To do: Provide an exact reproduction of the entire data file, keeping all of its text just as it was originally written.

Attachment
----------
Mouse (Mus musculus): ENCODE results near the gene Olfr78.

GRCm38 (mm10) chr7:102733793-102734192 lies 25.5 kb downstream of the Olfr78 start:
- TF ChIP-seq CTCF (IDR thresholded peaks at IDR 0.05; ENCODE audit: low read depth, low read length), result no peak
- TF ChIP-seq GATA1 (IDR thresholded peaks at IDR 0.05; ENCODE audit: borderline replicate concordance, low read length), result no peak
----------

Mouse (Mus musculus): ENCODE results near the gene Olfr78.

GRCm38 (mm10) chr7:102733793-102734192 lies 25.5 kb downstream of the Olfr78 start:
- TF ChIP-seq CTCF (IDR thresholded peaks at IDR 0.05; ENCODE audit: low read depth, low read length), result no peak
- TF ChIP-seq GATA1 (IDR thresholded peaks at IDR 0.05; ENCODE audit: borderline replicate concordance, low read length), result no peak